If you're an aspiring science fiction or fantasy writer, you've probably heard that the Science Fiction and Fantasy Writers of America has come to blows with one of the biggest publishers in SF over the past week. But what's all this about? And how does it affect you and your dreams of being published by Random House?
So here's the deal. Random House has started four new imprints, which only publish e-books. They have the catchy names Loveswept (romance), Alibi (mystery/suspense), Hydra (SF/fantasy) and Flirt (for college-age readers). Random House wants these imprints to have more flexibility, publishing more quickly and embracing whatever's the hot new idea in each genre. The Random House page also promises:
Breaking past conventional boundaries, it will give new authors the opportunity to showcase the best of what these genres have to offer: works that are challenging, breathtaking, provocative, inspiring, funny, heartwarming, suspenseful, and hot!
So far, so good. But SFWA president John Scalzi noticed that the contracts for Hydra and Alibi have a few problems:
1) They don't pay an advance, which is usually pretty standard, even for most smaller publishers
2) They charge the writer up-front for all sorts of costs that the publisher normally pays for, including editing, sales and marketing, cover art, publicity and so on — which can pile up, and which are quite possibly whatever Random House says they are.
3) Random House takes the license to your book for the full term of copyright, and the clause allowing you to regain the right to your book after it goes out of print is really problematic. (An earlier version of this article incorrectly stated Random House owns the copyright, and that there was no out of print clause whatsoever.)
All in all, this adds up to a situation where authors might never see any money from Random House, and meanwhile they never get to own their own work. Scalzi's deconstruction of it is here, and here's a collection of his other posts on the topic. In particular, Scalzi writes:
Here’s a good general question to ask any publisher: Where is the author in the line of people who get paid? The further back the author is in the payment line, the more you should be suspicious of that publisher ever paying you. You should especially not trust the word of someone who is going to get paid no matter how your book does; say, as an example, someone who pulls a monthly salary whether or not you ever see a penny from the publisher. This is why advances are a good thing: They put the author at the front of the line to get paid. Which, given that the publishing industry is all about selling what the author provides, is where the author should be. If a publisher doesn’t have paying the author first as its default, then it tells me something very significant about what they think about authors — and what priority authors are in their publishing scheme.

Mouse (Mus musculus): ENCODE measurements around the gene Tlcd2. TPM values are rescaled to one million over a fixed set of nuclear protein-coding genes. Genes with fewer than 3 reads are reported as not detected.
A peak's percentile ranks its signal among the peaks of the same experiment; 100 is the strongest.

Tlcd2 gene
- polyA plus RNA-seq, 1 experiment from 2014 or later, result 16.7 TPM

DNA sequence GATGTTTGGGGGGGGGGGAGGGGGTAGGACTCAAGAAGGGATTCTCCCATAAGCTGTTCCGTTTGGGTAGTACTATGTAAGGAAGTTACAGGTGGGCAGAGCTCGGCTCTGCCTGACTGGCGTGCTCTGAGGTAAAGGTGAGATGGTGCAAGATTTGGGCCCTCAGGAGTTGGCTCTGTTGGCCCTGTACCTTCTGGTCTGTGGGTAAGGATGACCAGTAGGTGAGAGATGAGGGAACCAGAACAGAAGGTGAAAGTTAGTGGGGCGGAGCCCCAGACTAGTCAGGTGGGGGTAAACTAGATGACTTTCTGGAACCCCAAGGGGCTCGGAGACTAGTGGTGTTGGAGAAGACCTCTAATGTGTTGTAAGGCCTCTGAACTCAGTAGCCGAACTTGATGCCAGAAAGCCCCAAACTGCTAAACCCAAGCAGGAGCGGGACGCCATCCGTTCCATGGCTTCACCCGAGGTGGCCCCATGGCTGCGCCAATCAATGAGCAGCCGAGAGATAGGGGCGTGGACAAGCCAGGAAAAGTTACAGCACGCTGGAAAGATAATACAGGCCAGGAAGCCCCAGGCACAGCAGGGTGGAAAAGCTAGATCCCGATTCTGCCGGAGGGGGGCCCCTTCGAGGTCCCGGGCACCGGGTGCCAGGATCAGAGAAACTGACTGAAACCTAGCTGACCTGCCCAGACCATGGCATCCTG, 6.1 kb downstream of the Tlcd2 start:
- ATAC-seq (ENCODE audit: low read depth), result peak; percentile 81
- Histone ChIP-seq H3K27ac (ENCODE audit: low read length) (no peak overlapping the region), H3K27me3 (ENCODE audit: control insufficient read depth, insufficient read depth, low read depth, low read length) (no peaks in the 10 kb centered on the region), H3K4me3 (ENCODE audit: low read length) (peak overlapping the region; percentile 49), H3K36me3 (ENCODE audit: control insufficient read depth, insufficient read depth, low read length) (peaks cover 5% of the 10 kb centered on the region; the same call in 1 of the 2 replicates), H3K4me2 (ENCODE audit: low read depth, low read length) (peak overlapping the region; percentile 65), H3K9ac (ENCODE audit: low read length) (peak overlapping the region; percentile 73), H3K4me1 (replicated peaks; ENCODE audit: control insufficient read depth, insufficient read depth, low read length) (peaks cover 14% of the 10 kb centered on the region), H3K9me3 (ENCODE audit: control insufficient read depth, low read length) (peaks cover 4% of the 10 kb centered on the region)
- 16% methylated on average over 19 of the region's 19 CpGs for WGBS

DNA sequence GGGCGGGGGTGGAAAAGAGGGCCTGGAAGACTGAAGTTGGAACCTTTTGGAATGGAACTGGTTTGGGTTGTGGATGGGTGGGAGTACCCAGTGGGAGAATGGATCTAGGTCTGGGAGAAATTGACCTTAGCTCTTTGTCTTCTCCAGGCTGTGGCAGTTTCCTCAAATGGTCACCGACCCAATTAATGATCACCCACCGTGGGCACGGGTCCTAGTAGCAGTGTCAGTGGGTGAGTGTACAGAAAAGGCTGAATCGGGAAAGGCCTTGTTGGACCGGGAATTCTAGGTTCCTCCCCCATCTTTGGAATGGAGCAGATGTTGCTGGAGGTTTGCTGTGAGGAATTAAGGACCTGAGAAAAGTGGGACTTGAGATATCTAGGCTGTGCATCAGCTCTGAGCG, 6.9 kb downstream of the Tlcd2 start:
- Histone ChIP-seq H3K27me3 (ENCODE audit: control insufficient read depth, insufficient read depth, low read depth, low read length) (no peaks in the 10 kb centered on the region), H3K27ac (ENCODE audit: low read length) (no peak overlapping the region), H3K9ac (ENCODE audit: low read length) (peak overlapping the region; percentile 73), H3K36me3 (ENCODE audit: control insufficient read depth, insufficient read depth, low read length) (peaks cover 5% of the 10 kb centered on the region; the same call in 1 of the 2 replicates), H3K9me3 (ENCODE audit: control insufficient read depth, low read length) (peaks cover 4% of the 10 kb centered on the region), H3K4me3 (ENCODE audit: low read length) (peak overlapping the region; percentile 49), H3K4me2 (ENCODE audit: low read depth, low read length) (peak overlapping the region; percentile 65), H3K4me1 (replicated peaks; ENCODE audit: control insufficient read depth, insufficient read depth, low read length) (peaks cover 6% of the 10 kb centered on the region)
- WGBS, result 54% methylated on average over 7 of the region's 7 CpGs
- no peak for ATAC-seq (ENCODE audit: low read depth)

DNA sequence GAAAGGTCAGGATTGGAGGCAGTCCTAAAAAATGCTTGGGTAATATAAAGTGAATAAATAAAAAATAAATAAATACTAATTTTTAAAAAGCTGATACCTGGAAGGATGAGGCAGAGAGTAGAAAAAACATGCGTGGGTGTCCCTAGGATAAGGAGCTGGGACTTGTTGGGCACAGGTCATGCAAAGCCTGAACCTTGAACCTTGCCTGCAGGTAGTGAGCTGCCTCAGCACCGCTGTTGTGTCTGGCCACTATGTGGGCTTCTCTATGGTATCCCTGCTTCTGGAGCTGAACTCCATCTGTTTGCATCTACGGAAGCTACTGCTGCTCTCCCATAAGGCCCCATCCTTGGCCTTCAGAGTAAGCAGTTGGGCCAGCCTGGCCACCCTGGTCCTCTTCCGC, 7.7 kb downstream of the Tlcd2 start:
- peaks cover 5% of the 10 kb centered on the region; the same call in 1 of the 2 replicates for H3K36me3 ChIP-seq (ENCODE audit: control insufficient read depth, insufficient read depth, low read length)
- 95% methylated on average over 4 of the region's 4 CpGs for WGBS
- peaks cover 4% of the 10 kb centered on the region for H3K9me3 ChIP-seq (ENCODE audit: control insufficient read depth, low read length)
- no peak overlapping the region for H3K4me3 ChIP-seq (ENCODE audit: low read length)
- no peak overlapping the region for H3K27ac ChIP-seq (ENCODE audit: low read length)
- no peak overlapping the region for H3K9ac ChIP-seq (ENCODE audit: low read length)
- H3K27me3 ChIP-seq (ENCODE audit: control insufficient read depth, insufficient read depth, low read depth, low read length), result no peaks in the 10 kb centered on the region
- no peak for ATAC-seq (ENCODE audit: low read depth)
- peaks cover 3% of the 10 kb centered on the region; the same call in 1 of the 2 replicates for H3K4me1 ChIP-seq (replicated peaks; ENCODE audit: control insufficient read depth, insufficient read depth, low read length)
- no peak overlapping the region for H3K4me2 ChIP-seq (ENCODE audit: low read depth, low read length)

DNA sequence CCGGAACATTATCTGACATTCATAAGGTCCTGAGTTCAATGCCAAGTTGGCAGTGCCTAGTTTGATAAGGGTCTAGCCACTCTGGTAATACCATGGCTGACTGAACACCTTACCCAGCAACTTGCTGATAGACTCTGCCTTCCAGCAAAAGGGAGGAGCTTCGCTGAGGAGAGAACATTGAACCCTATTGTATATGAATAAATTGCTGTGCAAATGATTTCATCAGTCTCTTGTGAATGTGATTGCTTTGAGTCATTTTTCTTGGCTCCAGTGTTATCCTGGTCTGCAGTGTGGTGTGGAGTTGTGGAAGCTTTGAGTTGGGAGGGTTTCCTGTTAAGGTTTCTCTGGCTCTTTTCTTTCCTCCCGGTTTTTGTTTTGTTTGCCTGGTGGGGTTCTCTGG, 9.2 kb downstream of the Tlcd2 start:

So SFWA declared that Hydra and Alibi were not going to be considered qualifying markets for SFWA membership, because in effect if you're published by these imprints, you are not a professional writer. (No word on whether Flirt counts, though.)
Random House responded soon afterwards, saying that SFWA should have talked to them first, and adding that SFWA doesn't appreciate how much of an even partnership these book deals will be:
Hydra offers a different— but potentially lucrative—publishing model for authors: a profit share. In the more traditional advance- plus-royalty model, the publisher takes all the financial risk up front, and recoups the advance before the author earns any cash royalties. With a profit-share model, there is no advance. Instead, the author and publisher share equally in the profits from each and every sale. In effect, we partner with the author for each book.
To which SFWA responded by saying, in effect, that there's nothing to discuss as long as the Hydra and Alibi contracts keep the afore-mentioned terms. And threatening to escalate if Random House tries this sort of thing with its more established imprints:
The contracts of these imprints mean that SFWA will now be watching Random House very closely. If the egregious features of Hydra and Alibi’s contracts begin to make their way into the contracts of Random House’s other imprints, particularly Del Rey and Spectra, we will be required to act, up to and including delisting Random House as a whole as a qualifying market for SFWA.
Top image: Inferno Insane/Flickr.com.